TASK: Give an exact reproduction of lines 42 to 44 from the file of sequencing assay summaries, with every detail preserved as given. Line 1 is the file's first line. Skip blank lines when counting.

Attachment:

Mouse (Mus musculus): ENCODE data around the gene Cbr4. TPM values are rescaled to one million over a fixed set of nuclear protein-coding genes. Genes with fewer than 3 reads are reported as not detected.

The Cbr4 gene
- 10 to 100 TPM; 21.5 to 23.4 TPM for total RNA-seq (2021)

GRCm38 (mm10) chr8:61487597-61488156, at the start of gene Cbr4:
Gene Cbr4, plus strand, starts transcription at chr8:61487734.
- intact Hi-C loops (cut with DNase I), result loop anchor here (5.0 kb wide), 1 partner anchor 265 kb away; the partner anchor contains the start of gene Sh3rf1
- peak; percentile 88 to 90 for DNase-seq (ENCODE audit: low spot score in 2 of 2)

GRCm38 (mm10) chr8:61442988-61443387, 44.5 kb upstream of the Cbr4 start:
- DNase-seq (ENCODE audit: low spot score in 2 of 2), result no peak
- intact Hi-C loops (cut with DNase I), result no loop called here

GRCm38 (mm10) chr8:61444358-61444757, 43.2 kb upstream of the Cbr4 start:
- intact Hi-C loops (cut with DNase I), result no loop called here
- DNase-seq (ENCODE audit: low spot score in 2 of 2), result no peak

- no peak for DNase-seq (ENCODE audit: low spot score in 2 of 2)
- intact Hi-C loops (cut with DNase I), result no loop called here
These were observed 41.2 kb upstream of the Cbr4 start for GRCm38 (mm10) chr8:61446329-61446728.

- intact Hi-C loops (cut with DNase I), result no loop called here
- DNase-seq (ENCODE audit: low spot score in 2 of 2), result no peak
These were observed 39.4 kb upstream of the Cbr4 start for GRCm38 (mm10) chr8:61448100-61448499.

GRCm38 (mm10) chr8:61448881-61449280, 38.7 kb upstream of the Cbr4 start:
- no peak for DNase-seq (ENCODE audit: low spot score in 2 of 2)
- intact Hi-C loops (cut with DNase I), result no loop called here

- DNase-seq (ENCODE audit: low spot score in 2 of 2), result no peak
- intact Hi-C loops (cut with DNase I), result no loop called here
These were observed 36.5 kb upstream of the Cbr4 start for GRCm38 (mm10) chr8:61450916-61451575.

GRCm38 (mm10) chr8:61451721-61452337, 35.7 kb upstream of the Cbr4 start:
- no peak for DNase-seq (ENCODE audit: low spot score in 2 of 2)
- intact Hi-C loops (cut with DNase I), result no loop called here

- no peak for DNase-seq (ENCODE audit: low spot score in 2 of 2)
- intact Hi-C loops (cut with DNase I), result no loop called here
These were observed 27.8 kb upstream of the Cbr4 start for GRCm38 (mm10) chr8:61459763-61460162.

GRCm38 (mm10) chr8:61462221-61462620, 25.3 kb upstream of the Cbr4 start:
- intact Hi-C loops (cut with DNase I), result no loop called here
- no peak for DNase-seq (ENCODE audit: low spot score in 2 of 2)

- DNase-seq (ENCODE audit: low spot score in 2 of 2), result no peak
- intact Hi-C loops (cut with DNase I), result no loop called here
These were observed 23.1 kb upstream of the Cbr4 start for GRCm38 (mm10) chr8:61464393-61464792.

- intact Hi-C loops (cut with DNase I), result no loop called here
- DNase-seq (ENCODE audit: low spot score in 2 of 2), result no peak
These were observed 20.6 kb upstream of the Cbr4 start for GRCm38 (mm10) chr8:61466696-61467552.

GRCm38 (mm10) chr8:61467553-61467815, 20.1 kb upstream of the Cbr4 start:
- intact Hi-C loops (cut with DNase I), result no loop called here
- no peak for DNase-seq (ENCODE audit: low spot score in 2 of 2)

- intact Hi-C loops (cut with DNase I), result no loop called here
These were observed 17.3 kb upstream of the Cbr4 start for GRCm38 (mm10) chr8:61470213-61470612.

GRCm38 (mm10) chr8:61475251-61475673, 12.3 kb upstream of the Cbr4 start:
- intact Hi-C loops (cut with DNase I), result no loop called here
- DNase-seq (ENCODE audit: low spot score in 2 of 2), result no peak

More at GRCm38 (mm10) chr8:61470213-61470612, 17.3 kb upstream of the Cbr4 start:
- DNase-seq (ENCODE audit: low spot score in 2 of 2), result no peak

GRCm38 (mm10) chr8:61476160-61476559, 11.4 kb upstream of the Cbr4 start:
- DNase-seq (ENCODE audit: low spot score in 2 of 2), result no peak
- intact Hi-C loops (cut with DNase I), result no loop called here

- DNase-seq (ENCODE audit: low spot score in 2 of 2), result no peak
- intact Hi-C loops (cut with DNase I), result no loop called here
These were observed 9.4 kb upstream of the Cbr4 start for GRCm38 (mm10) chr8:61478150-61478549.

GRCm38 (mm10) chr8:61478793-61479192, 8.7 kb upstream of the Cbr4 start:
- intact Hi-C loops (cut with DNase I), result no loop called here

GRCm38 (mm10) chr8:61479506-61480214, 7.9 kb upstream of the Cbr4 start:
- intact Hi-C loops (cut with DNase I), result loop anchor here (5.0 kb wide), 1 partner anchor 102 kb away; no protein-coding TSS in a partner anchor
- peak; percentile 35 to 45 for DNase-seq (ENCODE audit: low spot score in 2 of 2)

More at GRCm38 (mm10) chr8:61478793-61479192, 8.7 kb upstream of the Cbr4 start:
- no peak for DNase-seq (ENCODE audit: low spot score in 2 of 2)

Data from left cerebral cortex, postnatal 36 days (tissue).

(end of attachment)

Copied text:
- intact Hi-C loops (cut with DNase I), result no loop called here
- no peak for DNase-seq (ENCODE audit: low spot score in 2 of 2)

- intact Hi-C loops (cut with DNase I), result no loop called here